Let's Fix Kenwood's Car Stereo Interface

I recently needed to replace an in-car stereo and nav system with something more modern. I quickly realized that from a design and user-experience perspective, the aftermarket stereo landscape is a complete disaster. There seems to be little to no conscious effort to optimize these systems for real-world usage, and the interface design feels like an afterthought.

I ended up selecting a model from Kenwood, as it was the best balance of features and price This is what you’re presented with when you start your car with a Kenwood DNX892 installed. Keep in mind that this is in Kenwood’s flagship line of products.

And here’s my take on what it should be:

A list view:

Here's What's Wrong

  1. At the highest level, Kenwood seems more interested in showing you what their systems are capable of than focusing on giving you the most important choices at the right time.
  2. Garish, distracting design aesthetic. The point of these aftermarket systems should be to integrate as well as possible with your car while providing a superior user experience (both visually and aurally).

    As an example, that strangely-lit, blue, carbon fiber background has absolutely nothing to do with anything, aside from someone thinking it looks "racy". It serves no purpose other than to distract the user by adding visual noise. There is no car in the world in which this texture looks natural.

  3. Ridiculously large amount of wasted space. A screen of this size needs to be efficient and place a very high value on each pixel. As one example, in the above screen the "NAV" and "TEL" buttons occupy almost 1/4 of the entire screen real estate. These are both buttons that have physical equivalents at the bottom of the unit. You don't need both.

User Models

There are 2 types of physical interactions with a system like this.

  1. "I have time to look at the screen and perform complex tasks"
  2. "I'm driving, and need to make changes based on feel or approximate location because my attention is on the road"

The current system doesn’t seem to make any distinction between these models, and everything is presented as if the user is giving the system their full attention.

As an example, on the touchscreen, arguably the easiest location to find without looking is the bottom-left corner. It’s the closest point to the driver’s hand, and can be found by feel due to the bezels. Kenwood has taken this critical location, and dedicated it to the equalizer button!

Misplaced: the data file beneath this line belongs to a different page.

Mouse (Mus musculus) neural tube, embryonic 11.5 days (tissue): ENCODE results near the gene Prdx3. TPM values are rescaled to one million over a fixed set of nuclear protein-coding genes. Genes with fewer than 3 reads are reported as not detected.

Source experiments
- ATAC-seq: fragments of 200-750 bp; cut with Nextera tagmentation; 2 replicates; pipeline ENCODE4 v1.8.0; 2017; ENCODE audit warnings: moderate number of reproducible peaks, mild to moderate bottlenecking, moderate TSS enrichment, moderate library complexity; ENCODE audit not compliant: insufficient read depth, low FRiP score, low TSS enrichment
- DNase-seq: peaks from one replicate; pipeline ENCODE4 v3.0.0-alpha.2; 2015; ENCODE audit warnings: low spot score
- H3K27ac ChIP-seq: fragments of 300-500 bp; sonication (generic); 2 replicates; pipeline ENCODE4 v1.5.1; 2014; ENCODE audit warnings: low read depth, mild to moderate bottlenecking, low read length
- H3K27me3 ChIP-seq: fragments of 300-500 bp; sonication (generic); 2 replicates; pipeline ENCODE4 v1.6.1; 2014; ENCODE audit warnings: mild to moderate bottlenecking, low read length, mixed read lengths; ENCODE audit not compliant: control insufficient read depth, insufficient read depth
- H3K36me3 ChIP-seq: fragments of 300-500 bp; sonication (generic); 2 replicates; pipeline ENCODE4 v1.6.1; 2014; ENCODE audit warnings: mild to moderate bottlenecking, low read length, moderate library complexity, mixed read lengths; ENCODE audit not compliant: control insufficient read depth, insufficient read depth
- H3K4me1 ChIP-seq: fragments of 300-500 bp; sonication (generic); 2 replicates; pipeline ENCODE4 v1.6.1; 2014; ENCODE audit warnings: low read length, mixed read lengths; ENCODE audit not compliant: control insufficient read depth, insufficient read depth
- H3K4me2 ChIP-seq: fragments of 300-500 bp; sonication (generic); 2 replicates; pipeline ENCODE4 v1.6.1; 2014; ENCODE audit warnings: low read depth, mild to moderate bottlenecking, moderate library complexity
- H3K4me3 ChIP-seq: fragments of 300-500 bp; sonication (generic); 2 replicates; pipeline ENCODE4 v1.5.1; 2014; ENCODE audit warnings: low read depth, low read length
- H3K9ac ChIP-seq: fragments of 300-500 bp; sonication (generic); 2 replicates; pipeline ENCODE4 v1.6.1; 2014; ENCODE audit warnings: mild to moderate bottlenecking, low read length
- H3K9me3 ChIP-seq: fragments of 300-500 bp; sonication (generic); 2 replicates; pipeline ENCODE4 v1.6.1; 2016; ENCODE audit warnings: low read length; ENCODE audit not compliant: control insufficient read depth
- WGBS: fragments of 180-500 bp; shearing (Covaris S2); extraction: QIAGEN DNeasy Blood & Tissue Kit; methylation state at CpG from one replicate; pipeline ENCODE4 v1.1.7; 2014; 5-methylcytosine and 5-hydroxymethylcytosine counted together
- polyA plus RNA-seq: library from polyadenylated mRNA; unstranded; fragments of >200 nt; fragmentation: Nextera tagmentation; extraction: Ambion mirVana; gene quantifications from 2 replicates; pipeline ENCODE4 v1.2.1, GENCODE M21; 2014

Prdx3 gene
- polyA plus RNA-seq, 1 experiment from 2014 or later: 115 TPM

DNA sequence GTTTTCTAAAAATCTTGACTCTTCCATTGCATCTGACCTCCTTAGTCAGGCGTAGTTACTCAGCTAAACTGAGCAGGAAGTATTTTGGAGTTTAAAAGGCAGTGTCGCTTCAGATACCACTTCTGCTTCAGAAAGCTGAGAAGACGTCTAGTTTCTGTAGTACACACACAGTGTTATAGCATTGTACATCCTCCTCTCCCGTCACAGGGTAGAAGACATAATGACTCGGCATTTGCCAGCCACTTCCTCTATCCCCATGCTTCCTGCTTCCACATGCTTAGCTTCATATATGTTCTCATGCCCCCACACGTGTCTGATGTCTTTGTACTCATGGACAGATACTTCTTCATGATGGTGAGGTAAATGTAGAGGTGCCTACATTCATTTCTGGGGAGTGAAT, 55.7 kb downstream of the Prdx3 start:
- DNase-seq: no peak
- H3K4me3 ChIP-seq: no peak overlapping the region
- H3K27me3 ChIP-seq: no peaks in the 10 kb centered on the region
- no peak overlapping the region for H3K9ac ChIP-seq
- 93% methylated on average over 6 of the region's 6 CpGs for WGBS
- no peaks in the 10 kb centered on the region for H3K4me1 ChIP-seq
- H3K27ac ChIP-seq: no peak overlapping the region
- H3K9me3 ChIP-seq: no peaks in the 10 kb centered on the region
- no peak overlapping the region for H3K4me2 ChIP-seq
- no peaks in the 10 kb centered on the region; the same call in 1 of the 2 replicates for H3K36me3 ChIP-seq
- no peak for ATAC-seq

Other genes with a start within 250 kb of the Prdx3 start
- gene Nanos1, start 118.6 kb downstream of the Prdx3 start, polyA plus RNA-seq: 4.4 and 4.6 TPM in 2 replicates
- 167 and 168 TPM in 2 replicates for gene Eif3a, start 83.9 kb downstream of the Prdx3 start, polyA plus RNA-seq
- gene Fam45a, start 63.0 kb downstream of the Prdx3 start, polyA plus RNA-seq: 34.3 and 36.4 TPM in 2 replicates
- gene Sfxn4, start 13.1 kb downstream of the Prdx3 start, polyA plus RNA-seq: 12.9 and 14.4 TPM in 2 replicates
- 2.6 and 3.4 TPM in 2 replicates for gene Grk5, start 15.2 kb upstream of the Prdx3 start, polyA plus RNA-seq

How often do you actually adjust the EQ on your car stereo? Maybe a handful of times over the course of its life? On this system, the EQ button is in the core position on EVERY. SINGLE. SCREEN. Even when you’re in navigation mode, the EQ is still the dominant control.

This area should be dedicated to the most common activity for a given context. In this case, if I’m in my favorites list, it should be used for cycling through my favorites.

There are dozens of examples of this lack of user empathy throughout the system.

Showing the Wrong Information

Here is what you see once you select an audio source.

Let’s start with the complete waste of space that is the green navigation bar. Its sole purpose is to tell you that the navigation system is active, and will also show you the current street name. This is almost completely useless in this context. If I need navigational information, I’ll press the physical “NAV” button. This is wasting approximately 11% of the screen real estate.

As sophisticated as an 8-track

Now let’s move our attention to the preset buttons (listed as P1 through P6 above). I hope you have a good memory, as these are the only labels you’ll get. I guess the upside is that you only have 6 slots to fill with presets. To be precise, you can actually store more than 6 presets, you just have to store them in different “bands”, which makes absolutely no sense in a modern system. You have to press an action button, then select the other band, and then press another button to exit the band selection. After all of this, the current P1-P6 is replaced with another set of P1-P6 buttons that look identical to the first.

Why not show channel names and even imagery, since HD Radio and SiriusXM support these? This is seriously broken and woefully lazy design.

A Look at an Alternative

In my opinion, the key is striking the right balance between giving the user a rich, fully featured experience when they have attention to give, and simplifying things when they don’t. Remove the clutter, focus on what’s important, and consider the user.

Let Them Build It

Kenwood should also take a cue from other enthusiast-based markets and let their most ardent fans contribute. If you get the hardcore folks on board, they will espouse your products for free.

One way of doing this is to allow customers to create and share their own themes. This accomplishes two goals:

  1. It will improve loyalty among these enthusiasts. When they can contribute their own preferences to their purchase, they're much more likely to develop a fondness for it.
  2. They can create a collection of themes tailored to certain cars, which can then be shared with other users.

The Tip of the Iceberg

There are many more views than the ones shown above (there are dozens of settings screens alone). However, if designed correctly, the redesigned home screen is the one in which a user will spend the vast majority of their time. In the world of web and app development, we’re used to a certain level of rigor as applied to interface design work. This does not seem to be the case in the aftermarket audio industry (hell, even OEM systems are mostly rubbish).

I don’t mean to single out Kenwood here, just about all of these manufacturers produce terrible interfaces. There’s certainly an opportunity for a company like Kenwood to differntiate itself by placing an emphasis on user-centered design, and don’t treat the software as an afterthought.

MAME Arcade Cabinet

Since we’re now living in the Midwest, where space is abundant, it’s time to build an arcade cabinet for the basement. Researching existing plans and ideas puts you into a late-90’s internet time warp. Marquee tags and CRTs abound!